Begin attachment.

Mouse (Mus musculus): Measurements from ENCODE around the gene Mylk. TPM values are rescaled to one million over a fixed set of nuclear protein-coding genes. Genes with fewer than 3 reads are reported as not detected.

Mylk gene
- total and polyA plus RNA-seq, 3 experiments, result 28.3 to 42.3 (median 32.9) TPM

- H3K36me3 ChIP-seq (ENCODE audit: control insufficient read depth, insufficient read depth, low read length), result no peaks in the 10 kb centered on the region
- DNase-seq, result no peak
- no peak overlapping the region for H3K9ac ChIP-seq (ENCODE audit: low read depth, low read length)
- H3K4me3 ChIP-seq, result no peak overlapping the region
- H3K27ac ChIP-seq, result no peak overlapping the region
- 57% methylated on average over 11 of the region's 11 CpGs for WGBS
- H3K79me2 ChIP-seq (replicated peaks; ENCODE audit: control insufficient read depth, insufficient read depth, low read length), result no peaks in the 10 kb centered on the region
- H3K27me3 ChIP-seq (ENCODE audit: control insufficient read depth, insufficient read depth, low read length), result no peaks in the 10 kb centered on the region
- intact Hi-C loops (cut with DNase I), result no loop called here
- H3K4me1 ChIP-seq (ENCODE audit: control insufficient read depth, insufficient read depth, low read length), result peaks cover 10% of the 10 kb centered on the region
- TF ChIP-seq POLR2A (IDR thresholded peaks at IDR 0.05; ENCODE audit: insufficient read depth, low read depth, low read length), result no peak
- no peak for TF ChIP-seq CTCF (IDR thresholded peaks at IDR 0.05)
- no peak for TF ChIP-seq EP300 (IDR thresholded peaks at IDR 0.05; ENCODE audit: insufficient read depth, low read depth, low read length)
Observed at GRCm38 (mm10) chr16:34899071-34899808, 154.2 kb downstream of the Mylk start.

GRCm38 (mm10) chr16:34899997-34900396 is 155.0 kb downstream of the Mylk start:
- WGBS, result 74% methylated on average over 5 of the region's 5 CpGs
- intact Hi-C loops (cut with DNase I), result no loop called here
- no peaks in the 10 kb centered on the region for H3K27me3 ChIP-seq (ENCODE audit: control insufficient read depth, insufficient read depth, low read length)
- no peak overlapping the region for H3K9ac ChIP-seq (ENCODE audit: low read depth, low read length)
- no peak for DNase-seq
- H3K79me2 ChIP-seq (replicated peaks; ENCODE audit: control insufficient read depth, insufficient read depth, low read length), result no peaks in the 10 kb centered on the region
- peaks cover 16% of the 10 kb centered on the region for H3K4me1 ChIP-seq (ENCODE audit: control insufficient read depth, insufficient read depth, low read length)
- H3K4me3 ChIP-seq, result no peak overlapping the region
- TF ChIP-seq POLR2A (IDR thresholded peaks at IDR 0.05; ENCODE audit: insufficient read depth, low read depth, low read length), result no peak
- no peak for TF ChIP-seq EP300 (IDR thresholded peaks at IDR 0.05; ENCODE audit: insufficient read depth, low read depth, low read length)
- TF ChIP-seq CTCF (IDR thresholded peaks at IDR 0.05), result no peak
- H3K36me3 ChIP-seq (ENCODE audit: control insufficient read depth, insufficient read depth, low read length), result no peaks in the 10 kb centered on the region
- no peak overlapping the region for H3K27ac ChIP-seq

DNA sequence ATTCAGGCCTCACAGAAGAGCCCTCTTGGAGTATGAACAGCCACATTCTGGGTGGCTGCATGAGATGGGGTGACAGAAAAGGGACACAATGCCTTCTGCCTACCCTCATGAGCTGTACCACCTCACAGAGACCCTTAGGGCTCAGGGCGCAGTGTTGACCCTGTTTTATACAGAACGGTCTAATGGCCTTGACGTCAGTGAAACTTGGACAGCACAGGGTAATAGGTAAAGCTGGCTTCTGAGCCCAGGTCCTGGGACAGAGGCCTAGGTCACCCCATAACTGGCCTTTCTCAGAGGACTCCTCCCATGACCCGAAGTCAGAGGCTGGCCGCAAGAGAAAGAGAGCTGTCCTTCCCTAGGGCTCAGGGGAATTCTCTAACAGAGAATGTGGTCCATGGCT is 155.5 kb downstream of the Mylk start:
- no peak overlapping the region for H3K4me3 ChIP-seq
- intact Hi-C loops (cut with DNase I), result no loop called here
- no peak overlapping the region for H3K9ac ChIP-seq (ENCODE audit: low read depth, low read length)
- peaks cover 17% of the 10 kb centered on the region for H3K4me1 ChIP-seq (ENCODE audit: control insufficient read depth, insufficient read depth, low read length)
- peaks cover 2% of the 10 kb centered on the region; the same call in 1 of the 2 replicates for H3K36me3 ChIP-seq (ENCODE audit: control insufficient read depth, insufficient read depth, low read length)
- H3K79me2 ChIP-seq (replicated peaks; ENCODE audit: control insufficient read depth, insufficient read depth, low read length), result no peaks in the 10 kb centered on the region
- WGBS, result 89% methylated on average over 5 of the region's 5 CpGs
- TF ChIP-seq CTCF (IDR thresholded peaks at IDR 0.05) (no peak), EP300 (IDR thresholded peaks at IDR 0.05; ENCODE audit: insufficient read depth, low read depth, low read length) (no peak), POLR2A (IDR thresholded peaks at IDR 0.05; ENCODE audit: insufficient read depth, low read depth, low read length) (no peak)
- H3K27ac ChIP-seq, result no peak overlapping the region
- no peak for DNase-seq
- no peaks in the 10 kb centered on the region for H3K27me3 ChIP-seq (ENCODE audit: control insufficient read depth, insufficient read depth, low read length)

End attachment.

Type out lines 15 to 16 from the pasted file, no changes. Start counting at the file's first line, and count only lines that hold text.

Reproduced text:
- no peak for TF ChIP-seq CTCF (IDR thresholded peaks at IDR 0.05)
- no peak for TF ChIP-seq EP300 (IDR thresholded peaks at IDR 0.05; ENCODE audit: insufficient read depth, low read depth, low read length)